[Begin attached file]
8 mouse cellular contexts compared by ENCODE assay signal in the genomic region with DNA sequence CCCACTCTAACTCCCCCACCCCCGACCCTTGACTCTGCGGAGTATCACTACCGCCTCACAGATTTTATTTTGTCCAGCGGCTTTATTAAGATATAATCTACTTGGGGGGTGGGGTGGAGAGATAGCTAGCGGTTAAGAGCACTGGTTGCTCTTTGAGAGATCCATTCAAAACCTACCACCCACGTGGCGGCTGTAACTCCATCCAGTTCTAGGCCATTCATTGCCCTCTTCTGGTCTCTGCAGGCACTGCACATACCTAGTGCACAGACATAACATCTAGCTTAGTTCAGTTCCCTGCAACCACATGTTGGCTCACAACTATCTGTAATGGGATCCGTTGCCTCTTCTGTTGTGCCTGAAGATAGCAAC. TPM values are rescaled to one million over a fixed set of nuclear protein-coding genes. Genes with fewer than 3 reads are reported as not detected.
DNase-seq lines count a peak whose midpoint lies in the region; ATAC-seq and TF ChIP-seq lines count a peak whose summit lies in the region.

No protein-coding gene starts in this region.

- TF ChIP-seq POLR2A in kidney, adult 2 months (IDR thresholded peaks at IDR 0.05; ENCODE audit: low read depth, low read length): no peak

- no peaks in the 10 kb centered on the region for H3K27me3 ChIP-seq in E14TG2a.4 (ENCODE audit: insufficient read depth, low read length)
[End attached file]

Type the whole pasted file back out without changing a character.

8 mouse cellular contexts compared by ENCODE assay signal in the genomic region with DNA sequence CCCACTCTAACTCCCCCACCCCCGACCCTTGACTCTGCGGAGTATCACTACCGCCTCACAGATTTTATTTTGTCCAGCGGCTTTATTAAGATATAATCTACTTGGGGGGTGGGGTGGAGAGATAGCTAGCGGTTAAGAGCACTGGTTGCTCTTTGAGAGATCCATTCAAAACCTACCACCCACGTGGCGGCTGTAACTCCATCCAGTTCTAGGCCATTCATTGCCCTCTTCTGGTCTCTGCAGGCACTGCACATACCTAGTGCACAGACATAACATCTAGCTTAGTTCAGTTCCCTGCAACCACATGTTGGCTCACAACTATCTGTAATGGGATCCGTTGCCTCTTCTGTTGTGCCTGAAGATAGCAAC. TPM values are rescaled to one million over a fixed set of nuclear protein-coding genes. Genes with fewer than 3 reads are reported as not detected.
DNase-seq lines count a peak whose midpoint lies in the region; ATAC-seq and TF ChIP-seq lines count a peak whose summit lies in the region.

No protein-coding gene starts in this region.

- TF ChIP-seq POLR2A in kidney, adult 2 months (IDR thresholded peaks at IDR 0.05; ENCODE audit: low read depth, low read length): no peak

- no peaks in the 10 kb centered on the region for H3K27me3 ChIP-seq in E14TG2a.4 (ENCODE audit: insufficient read depth, low read length)